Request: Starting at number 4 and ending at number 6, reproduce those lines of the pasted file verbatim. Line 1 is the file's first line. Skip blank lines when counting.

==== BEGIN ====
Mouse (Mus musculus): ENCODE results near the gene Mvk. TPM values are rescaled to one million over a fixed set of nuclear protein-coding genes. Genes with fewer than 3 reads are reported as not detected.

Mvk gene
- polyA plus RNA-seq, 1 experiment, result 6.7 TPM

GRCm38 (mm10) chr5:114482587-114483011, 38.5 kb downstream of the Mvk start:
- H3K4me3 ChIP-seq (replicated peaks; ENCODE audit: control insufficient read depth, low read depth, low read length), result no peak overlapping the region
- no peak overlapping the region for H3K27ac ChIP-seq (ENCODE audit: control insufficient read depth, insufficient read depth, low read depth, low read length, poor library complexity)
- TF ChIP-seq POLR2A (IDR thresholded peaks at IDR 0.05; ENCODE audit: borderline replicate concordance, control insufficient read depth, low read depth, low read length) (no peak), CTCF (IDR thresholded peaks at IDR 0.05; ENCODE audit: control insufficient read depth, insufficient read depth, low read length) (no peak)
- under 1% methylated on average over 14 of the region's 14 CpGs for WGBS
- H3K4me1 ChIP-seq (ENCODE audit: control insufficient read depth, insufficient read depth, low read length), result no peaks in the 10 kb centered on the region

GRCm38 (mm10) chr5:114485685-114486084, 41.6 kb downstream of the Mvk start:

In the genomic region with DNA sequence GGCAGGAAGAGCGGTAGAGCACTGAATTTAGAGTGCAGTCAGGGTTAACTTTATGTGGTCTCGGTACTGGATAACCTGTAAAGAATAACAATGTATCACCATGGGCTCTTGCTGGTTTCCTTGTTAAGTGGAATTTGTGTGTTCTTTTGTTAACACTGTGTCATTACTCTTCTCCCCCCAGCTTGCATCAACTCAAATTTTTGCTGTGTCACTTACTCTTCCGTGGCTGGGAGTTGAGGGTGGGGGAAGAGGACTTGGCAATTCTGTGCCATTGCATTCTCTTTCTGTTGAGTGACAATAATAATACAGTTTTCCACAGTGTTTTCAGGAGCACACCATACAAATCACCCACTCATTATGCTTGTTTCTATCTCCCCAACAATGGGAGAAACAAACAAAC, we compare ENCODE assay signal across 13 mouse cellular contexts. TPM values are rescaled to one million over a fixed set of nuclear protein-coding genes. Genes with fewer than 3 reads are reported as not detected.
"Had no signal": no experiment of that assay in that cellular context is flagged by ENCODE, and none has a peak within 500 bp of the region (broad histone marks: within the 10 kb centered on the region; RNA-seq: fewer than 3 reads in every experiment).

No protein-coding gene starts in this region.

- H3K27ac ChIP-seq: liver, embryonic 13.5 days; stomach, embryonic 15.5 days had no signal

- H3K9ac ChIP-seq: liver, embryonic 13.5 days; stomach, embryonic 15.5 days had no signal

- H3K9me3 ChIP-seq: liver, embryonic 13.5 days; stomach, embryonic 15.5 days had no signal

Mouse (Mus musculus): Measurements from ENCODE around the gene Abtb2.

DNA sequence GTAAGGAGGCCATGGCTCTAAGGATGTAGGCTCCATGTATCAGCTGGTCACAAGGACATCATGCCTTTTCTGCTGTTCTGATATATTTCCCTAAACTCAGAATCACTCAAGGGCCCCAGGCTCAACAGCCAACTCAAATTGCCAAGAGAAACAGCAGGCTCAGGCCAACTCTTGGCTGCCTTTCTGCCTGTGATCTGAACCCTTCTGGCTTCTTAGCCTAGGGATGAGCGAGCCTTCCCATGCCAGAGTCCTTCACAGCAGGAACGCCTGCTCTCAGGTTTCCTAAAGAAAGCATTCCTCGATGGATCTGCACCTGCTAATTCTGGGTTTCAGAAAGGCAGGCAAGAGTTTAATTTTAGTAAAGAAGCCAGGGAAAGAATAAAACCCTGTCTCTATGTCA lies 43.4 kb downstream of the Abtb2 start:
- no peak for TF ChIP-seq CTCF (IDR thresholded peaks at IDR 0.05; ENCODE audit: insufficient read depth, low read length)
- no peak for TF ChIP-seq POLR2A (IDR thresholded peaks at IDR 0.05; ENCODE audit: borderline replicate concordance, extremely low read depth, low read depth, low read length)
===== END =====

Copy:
GRCm38 (mm10) chr5:114482587-114483011, 38.5 kb downstream of the Mvk start:
- H3K4me3 ChIP-seq (replicated peaks; ENCODE audit: control insufficient read depth, low read depth, low read length), result no peak overlapping the region
- no peak overlapping the region for H3K27ac ChIP-seq (ENCODE audit: control insufficient read depth, insufficient read depth, low read depth, low read length, poor library complexity)